I have been having serious cravings the last few weeks for a really good Bloody Mary. I have always been a fan of this drink, even when I was little and ordered the virgin version. I love anything spicy and I’ve always been a sucker for celery, weird I know. Hands down the best Bloody Mary I’ve ever had was at a hotel in South Lake Tahoe. I only wish I could remember the name of the restaurant! I also loved the Bloody Mary Bar that 75 Chestnut in Beacon Hill would host every Sunday. It was exciting folks, you could mix your own drink.
Now that I live far away from 75 Chestnut and South Lake Tahoe I am looking for a go to recipe that I can whip up at home to sip on a lazy Sunday or when I host guests for brunch. Here is a recipe by Tyler Florence that was extremely well rated. Does anyone else have a good recipe they could share with me???
Combine the lime juice, celery seed, and horseradish in a pitcher. Muddle the mixture with the end of a wooden spoon to blend and break up the celery seeds. Pour in the tomato juice, hot sauce, and Worcestershire sauce; season with salt and pepper. Stir everything together to combine.
Divide the vodka among 6 tall, chilled glasses filled with ice. Fill the glasses with the bloody mary mix, stick in the celery and cucumber and garnish with the cilantro. Give the bloody mary a good stir and serve.
The Hofer-Shall house was an amazingly comfy place this past Sunday evening. I typically like to pick out something special to cook on Sunday evenings, a recipe that takes a bit more time and that fills the house with yummy aromas, and gets everyone excited to sit down for good and conversation. This past week my Mom was in town which provided an opportunity to make something even more special. I have almost hit my year mark as a vegetarian so I am still learning how to tweak recipes into vegetarian safe versions. Since I am the only vegetarian in the house we decided to make an all time family favorite, Tyler Florence’s Chicken Cordon Bleu (see below for complete recipe), with Smashed Potatoes and Sauted Mushrooms and Onions. Obviously I would be fine with the potatoes and mushrooms but I had to figure out how to mimic the chicken cordon bleu.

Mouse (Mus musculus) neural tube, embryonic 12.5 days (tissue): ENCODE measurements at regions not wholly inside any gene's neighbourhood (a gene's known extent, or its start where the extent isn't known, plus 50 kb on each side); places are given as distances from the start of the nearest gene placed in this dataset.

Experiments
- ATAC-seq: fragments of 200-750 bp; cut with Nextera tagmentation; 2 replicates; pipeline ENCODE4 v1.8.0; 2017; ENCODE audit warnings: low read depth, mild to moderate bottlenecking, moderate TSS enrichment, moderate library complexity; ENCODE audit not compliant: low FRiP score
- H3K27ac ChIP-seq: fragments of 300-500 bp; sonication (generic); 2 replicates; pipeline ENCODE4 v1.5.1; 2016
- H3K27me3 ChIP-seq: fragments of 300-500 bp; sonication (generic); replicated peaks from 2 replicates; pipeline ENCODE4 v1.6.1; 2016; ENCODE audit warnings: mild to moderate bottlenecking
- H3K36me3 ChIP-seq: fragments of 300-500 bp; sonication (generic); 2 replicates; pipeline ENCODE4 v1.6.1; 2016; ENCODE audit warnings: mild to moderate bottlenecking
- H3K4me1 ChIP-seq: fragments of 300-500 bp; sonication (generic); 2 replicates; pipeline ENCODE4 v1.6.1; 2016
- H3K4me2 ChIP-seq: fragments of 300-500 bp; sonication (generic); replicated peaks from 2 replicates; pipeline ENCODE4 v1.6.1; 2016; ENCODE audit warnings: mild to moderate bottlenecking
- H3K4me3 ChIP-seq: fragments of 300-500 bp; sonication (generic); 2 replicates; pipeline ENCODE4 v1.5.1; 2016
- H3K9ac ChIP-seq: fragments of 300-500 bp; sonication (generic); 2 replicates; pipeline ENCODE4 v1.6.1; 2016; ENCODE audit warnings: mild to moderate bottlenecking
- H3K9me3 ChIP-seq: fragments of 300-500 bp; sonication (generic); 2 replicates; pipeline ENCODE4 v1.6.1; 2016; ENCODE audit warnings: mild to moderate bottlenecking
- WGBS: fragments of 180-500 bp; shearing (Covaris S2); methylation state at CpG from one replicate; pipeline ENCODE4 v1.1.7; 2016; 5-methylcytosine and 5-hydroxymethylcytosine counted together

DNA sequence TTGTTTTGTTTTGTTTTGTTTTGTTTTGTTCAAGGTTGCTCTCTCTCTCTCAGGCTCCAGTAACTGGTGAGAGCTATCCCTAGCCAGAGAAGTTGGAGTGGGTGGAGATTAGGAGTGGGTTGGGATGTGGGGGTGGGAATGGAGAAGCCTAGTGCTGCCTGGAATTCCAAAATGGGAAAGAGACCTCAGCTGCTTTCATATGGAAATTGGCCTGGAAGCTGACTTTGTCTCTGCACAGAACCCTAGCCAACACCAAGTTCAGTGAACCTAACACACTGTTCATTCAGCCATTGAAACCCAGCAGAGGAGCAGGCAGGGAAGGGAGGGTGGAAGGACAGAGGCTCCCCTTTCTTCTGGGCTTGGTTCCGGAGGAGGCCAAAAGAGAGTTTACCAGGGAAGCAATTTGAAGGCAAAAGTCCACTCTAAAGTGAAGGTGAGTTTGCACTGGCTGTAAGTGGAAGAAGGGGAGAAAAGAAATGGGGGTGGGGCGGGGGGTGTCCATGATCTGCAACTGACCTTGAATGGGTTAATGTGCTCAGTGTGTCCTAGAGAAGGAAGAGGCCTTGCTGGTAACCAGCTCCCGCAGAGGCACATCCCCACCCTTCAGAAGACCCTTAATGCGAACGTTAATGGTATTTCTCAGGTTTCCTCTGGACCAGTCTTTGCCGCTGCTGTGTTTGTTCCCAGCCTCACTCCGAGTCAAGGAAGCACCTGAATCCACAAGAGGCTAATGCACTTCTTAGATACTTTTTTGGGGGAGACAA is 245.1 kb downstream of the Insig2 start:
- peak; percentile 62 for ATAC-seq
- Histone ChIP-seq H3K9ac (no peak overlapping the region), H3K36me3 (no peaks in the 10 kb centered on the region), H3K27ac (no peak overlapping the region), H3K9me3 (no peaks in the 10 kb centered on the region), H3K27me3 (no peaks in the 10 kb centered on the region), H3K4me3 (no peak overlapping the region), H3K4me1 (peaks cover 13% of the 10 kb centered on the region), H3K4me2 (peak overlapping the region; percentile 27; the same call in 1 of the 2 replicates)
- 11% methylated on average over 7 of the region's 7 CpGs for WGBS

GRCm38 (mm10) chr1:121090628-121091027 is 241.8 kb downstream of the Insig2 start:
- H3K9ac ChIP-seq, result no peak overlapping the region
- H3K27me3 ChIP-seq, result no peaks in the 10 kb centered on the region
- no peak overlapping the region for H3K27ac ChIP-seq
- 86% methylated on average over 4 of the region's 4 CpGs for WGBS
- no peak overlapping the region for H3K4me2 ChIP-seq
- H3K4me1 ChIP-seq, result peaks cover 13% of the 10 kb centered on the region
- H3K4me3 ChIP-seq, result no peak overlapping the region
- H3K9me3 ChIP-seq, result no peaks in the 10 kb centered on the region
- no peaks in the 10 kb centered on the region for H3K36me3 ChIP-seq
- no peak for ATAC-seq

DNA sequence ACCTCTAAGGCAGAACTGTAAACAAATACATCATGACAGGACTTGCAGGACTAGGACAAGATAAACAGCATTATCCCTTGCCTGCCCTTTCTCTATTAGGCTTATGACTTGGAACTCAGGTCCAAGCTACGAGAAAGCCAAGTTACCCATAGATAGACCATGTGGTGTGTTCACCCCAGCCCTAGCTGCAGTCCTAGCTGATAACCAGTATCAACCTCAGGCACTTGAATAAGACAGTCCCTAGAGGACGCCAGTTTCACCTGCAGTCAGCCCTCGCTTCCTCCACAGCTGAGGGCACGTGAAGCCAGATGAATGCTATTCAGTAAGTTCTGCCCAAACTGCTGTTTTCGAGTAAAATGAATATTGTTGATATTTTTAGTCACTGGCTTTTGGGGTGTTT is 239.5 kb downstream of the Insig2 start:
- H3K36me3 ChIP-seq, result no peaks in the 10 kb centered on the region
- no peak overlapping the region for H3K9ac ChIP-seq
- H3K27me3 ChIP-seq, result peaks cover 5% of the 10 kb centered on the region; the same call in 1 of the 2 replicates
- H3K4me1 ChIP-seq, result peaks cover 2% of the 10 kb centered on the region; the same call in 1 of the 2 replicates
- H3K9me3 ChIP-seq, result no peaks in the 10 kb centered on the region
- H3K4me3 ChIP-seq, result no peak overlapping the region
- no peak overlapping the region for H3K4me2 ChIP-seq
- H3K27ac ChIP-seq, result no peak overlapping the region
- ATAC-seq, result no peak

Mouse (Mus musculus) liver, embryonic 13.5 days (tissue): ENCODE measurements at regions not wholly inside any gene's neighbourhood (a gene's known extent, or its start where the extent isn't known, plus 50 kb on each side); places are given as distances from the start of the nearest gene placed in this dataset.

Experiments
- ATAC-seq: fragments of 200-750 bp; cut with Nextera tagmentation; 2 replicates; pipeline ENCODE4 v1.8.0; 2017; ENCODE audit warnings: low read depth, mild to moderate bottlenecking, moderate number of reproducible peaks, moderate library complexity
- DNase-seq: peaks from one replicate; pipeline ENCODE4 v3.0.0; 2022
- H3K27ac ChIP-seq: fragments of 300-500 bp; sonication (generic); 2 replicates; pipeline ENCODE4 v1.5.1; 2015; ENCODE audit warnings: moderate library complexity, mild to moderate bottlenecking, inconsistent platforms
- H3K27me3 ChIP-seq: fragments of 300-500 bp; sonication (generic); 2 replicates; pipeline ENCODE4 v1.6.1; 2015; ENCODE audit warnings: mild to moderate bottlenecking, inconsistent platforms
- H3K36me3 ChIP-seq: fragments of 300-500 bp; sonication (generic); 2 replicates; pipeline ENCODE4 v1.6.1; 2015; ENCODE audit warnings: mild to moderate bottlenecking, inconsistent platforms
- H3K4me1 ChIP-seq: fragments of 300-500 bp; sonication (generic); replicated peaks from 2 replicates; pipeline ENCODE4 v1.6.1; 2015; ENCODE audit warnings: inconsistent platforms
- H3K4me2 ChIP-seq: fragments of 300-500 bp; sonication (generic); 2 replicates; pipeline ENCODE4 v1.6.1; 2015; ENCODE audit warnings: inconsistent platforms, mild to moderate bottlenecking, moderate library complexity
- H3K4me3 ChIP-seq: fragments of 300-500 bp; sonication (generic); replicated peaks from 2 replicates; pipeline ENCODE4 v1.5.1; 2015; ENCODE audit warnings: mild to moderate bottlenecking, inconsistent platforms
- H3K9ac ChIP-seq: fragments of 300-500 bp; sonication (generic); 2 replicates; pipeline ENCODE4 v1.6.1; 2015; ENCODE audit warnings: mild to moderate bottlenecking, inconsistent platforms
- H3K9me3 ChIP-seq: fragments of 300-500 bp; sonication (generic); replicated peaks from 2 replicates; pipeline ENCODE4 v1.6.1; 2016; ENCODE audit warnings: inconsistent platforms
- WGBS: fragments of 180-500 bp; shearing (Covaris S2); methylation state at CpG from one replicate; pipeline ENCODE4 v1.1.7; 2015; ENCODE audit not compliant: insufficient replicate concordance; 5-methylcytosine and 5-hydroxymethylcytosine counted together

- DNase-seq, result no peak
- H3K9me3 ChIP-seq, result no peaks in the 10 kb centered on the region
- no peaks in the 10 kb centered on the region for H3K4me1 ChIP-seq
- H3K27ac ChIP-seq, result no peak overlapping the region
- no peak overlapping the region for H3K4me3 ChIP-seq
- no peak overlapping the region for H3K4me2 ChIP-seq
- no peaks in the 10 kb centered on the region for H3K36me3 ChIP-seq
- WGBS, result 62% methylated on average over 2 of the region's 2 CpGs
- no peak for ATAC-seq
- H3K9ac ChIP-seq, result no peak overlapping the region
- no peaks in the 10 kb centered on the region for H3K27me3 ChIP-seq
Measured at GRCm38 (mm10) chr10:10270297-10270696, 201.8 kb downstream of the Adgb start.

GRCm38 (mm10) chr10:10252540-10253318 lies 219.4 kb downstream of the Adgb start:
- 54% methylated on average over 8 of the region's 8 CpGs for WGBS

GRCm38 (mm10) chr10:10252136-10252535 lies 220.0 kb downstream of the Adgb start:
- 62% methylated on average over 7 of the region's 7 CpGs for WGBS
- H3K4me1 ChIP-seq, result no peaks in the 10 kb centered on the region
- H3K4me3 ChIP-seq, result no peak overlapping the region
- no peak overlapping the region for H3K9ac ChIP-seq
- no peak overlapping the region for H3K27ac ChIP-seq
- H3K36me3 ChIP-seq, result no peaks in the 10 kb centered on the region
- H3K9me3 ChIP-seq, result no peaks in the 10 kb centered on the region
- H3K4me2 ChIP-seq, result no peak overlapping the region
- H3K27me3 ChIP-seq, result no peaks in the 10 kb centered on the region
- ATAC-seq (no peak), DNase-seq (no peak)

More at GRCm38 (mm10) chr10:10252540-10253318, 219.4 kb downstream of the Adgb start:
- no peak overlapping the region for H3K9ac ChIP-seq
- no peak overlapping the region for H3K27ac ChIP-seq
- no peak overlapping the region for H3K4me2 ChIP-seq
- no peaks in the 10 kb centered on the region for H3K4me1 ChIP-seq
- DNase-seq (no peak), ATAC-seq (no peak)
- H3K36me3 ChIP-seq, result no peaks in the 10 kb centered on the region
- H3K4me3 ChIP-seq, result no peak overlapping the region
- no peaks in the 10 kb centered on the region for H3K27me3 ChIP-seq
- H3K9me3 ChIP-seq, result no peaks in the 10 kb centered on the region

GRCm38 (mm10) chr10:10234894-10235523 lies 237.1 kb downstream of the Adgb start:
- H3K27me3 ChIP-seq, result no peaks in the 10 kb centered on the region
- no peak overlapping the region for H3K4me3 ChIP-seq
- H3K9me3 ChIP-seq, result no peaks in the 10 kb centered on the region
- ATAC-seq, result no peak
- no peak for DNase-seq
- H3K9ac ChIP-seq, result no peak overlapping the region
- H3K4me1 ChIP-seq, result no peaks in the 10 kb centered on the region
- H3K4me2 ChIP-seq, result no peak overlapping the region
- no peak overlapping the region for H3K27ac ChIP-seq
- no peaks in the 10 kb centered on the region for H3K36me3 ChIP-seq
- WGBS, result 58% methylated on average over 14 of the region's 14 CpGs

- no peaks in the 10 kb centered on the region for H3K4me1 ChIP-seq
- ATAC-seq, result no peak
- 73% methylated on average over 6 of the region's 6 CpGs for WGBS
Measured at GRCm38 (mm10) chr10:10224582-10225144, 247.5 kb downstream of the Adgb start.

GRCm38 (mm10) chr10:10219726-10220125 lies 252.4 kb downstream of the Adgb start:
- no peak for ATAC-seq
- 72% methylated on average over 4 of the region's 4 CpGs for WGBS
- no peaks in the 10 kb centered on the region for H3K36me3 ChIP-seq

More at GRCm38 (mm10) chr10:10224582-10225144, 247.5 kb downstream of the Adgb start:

Thanks goodness for soy! The final dish was a smidge more processed than I would normally like but I think it turned out pretty well and I didn’t have to feel left out. Thank goodness for the Gruyere!
Swap the chicken for Gardein Seven Grain Chicken Tenders (bake in oven according to the instructions on the package):
Swap the bacon for Lightlife Smart Bacon (I toasted these up in a fry pan on the stovetop).
Chop up the cooked nuggets and bacon and toss into a saute pan to mix. Just prior to serving added the shredded gruyere to the mix until melted. Transfer onto plate and serve immediately. Yum Yum!
My Mom always says we should leave photography to the professionals… but I couldn’t help sharing an image of the final product. (Notice the awesome John Derian for Target plate beneath all the yummy food. This is my favorite of all the patterns.).
Food Network recipe courtesy of Tyler Florence:
Preheat oven to 350 degrees F.
Lay the chicken breast between 2 pieces of plastic wrap. Using the flat side of a meat mallet, gently pound the chicken to 1/4-inch thickness. Remove the top sheet of plastic and lay 2 slices of prosciutto neatly over the top to cover the breast and sprinkle a quarter of the cheese over the prosciutto. Tuck in the sides of the breast and roll up tight like a jellyroll inside the plastic wrap. Squeeze the log gently to seal and twist both ends tight to form a nice log. Repeat with remaining chicken.
Season the flour with salt and pepper. Mix the bread crumbs with thyme, garlic and kosher salt, pepper, and melted butter. The butter will help the crust brown. Beat together the eggs and season so the flour, the eggs and the crumbs are all seasoned.
Remove the plastic wrap. Lightly dust the chicken with flour, dip in the egg mixture and gently coat in the bread crumbs. Lightly coat a baking pan with olive oil and carefully transfer the roulades onto it. Bake for 20 to 25 minutes until browned and cooked through.
For our meal we served the two versions of Chicken Cordon Bleu with sauteed onions and mushrooms and red skinned mashed potatoes and a salad. The whole meal from prep time to eating time took an hour.
Crackling fire, candles, and good conversation!
Review of Recipe:
This was an utterly delicious meal and just as I suspected it made the whole kitchen smell amazing. I made a few modifications:
This is a very hearty meal and is sufficient as a standalone meal for both vegetarians and meat eaters. If you are serving it for a group of people that don’t feel satiated without meat I would recommend serving the dish with a simple chicken dish, perhaps grilled with a simple marinade and a fresh green salad. Oh, one last tip, if you don’t have a pressure cooker (which I do not) you can use a dutch oven and just double the cooking time and add an additional 1/4 cup of vegetable stock.